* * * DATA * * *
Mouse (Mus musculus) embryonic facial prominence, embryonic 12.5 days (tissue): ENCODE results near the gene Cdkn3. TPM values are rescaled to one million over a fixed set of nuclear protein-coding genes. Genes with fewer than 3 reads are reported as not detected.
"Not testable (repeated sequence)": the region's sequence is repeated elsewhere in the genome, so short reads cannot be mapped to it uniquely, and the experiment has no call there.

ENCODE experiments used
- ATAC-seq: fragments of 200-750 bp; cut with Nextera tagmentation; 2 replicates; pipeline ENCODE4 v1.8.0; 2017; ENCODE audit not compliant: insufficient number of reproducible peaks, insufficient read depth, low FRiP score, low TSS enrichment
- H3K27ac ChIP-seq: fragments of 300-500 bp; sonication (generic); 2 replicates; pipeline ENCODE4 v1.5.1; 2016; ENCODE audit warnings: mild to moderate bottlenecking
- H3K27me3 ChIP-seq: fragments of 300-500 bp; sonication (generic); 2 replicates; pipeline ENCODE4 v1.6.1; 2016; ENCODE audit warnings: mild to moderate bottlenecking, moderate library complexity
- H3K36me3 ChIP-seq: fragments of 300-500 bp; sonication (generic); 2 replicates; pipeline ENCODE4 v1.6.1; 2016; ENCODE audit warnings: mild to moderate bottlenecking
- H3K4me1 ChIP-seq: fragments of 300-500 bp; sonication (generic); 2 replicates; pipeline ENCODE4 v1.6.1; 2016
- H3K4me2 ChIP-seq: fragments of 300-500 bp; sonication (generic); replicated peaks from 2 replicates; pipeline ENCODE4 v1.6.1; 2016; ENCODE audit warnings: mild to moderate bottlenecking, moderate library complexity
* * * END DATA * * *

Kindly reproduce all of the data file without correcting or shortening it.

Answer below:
Mouse (Mus musculus) embryonic facial prominence, embryonic 12.5 days (tissue): ENCODE results near the gene Cdkn3. TPM values are rescaled to one million over a fixed set of nuclear protein-coding genes. Genes with fewer than 3 reads are reported as not detected.
"Not testable (repeated sequence)": the region's sequence is repeated elsewhere in the genome, so short reads cannot be mapped to it uniquely, and the experiment has no call there.

ENCODE experiments used
- ATAC-seq: fragments of 200-750 bp; cut with Nextera tagmentation; 2 replicates; pipeline ENCODE4 v1.8.0; 2017; ENCODE audit not compliant: insufficient number of reproducible peaks, insufficient read depth, low FRiP score, low TSS enrichment
- H3K27ac ChIP-seq: fragments of 300-500 bp; sonication (generic); 2 replicates; pipeline ENCODE4 v1.5.1; 2016; ENCODE audit warnings: mild to moderate bottlenecking
- H3K27me3 ChIP-seq: fragments of 300-500 bp; sonication (generic); 2 replicates; pipeline ENCODE4 v1.6.1; 2016; ENCODE audit warnings: mild to moderate bottlenecking, moderate library complexity
- H3K36me3 ChIP-seq: fragments of 300-500 bp; sonication (generic); 2 replicates; pipeline ENCODE4 v1.6.1; 2016; ENCODE audit warnings: mild to moderate bottlenecking
- H3K4me1 ChIP-seq: fragments of 300-500 bp; sonication (generic); 2 replicates; pipeline ENCODE4 v1.6.1; 2016
- H3K4me2 ChIP-seq: fragments of 300-500 bp; sonication (generic); replicated peaks from 2 replicates; pipeline ENCODE4 v1.6.1; 2016; ENCODE audit warnings: mild to moderate bottlenecking, moderate library complexity